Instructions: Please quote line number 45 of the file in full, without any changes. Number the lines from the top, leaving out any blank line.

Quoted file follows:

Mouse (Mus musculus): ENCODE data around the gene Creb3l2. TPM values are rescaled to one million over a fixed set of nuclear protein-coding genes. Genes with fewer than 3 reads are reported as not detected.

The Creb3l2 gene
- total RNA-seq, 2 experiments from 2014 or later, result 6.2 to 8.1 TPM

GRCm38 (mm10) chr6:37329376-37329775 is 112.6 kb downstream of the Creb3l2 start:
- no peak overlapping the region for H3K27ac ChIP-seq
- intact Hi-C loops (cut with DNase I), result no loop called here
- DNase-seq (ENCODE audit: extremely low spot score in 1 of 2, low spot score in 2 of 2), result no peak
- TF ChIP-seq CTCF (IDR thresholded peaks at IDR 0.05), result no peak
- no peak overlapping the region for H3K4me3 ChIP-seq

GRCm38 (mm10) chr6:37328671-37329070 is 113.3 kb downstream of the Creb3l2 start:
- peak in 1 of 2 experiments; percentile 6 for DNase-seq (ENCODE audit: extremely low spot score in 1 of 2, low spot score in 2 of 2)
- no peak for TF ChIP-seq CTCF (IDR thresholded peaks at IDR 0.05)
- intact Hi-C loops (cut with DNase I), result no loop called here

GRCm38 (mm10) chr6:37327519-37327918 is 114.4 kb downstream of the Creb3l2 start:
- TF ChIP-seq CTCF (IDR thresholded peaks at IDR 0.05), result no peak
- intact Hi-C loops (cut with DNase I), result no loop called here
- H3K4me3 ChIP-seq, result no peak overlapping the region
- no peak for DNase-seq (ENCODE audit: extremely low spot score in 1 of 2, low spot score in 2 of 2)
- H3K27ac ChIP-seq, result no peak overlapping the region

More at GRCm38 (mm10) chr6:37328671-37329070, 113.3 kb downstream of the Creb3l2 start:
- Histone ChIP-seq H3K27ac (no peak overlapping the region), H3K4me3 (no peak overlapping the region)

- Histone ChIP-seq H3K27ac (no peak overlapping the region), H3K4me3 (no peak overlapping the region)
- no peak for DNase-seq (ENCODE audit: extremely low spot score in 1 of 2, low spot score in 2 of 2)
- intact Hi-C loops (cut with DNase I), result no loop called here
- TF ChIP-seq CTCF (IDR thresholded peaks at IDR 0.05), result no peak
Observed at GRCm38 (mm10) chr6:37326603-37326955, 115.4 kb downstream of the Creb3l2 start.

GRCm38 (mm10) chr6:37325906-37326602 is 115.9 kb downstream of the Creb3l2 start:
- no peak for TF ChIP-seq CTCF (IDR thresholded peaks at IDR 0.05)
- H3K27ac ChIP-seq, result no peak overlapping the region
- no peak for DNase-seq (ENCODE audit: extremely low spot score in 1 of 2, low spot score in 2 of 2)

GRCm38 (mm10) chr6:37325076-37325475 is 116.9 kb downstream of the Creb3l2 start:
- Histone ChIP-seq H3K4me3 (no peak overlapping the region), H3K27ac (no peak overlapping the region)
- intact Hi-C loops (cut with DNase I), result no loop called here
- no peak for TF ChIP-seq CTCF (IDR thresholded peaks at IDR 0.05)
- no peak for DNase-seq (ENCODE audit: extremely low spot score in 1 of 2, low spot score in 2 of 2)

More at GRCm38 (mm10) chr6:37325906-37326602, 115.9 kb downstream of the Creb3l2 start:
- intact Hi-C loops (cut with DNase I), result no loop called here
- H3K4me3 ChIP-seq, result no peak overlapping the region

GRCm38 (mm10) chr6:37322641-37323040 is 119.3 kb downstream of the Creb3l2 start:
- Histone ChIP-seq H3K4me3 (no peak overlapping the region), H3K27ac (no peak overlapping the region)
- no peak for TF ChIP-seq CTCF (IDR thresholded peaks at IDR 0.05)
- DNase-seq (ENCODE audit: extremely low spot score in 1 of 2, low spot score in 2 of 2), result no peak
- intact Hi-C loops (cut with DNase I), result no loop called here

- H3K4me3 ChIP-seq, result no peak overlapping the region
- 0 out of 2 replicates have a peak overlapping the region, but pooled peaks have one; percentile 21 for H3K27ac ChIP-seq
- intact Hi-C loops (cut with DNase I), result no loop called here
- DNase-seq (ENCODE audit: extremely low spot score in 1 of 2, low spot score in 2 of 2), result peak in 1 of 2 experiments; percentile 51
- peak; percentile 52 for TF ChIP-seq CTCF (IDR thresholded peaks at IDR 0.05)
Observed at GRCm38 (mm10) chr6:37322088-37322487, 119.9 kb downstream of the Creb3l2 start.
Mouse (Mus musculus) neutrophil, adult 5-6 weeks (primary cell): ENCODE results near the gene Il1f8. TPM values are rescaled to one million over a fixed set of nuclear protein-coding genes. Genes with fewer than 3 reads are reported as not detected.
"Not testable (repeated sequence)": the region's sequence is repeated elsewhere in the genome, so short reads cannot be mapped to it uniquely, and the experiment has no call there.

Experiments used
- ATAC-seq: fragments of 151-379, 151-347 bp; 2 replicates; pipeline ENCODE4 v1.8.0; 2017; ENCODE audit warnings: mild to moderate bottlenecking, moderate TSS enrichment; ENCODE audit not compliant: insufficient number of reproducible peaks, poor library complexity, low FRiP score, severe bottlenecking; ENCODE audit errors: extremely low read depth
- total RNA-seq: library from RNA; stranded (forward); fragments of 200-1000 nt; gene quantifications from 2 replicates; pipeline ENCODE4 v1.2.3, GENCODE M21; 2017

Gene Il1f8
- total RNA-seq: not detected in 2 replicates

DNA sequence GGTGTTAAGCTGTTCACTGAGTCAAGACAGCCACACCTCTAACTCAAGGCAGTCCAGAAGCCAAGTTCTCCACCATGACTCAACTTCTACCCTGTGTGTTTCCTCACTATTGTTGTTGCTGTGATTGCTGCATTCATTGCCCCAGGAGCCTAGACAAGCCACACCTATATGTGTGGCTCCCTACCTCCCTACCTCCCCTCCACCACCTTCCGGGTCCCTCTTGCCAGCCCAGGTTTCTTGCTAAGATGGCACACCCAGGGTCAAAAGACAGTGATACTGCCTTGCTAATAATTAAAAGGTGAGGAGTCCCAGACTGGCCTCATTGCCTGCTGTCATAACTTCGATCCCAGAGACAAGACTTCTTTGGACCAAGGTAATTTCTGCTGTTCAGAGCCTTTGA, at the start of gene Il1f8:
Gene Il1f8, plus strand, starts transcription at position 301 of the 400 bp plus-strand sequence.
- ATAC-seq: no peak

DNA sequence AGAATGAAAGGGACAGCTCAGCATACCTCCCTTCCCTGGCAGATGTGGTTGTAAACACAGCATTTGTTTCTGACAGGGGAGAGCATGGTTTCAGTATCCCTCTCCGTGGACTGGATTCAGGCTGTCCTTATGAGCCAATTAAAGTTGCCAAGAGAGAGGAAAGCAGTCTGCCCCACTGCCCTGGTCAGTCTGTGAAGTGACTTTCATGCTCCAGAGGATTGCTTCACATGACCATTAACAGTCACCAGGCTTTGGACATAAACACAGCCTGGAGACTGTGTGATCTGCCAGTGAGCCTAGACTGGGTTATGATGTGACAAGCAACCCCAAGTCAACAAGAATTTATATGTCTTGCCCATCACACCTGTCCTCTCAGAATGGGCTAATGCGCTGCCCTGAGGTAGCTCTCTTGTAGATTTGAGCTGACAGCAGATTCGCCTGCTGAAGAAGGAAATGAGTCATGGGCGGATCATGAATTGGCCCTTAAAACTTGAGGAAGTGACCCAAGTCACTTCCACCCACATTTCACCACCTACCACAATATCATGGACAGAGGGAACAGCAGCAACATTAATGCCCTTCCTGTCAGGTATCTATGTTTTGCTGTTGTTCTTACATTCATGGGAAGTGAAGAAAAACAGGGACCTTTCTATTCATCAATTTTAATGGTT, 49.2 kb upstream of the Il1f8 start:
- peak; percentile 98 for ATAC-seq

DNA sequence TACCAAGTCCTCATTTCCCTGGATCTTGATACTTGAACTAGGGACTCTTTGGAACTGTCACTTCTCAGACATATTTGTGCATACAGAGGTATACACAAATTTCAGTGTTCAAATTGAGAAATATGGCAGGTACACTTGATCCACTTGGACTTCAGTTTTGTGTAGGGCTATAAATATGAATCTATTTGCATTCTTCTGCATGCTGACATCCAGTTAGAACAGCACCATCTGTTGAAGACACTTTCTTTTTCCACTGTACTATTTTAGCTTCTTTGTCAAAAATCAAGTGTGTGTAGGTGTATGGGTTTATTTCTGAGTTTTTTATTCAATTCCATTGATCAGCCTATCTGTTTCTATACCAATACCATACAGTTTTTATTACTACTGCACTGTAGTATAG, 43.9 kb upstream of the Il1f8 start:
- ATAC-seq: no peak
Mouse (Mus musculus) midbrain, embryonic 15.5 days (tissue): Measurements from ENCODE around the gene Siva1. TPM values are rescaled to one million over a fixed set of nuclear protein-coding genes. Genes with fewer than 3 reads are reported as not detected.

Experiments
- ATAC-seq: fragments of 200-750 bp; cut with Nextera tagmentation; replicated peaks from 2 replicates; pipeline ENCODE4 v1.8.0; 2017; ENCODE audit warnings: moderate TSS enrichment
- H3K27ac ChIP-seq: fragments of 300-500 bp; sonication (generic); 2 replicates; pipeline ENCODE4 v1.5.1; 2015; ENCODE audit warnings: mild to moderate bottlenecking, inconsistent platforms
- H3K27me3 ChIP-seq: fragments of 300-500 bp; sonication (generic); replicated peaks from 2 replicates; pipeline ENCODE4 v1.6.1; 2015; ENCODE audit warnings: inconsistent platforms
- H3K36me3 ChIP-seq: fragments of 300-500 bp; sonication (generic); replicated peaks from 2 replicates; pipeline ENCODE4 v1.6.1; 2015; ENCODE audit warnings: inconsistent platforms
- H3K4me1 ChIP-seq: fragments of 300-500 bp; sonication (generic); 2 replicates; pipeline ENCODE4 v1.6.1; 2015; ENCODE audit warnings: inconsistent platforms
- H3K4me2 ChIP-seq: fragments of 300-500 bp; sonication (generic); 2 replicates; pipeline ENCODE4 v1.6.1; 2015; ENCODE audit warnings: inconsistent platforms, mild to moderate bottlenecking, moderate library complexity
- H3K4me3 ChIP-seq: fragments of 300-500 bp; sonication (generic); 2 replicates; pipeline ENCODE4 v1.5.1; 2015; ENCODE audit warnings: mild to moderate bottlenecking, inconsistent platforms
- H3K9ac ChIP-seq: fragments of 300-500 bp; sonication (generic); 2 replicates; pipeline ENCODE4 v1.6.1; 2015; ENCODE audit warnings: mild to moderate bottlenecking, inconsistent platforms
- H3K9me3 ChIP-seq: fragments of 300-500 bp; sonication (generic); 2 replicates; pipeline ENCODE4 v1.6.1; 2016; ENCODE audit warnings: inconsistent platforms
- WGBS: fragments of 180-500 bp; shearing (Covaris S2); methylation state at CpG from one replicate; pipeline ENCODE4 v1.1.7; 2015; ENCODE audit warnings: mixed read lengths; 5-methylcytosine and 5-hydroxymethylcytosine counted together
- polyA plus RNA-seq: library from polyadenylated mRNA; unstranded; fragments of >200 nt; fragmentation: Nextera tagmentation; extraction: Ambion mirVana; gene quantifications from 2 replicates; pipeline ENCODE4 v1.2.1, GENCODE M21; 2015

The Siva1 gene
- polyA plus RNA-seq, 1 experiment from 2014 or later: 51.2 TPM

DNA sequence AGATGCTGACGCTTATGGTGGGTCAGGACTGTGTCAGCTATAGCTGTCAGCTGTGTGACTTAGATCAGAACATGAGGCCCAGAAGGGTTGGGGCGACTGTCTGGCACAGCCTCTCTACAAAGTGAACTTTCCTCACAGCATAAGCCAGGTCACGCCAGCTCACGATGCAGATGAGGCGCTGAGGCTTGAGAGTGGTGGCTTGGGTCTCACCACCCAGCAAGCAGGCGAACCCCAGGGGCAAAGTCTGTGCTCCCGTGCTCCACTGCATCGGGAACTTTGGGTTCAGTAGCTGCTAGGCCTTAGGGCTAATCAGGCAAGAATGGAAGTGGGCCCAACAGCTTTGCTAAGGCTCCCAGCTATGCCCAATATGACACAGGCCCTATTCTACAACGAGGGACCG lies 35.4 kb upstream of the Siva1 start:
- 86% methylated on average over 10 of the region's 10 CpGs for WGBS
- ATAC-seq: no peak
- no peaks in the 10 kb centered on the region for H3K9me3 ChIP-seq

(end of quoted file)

- 0 out of 2 replicates have a peak overlapping the region, but pooled peaks have one; percentile 21 for H3K27ac ChIP-seq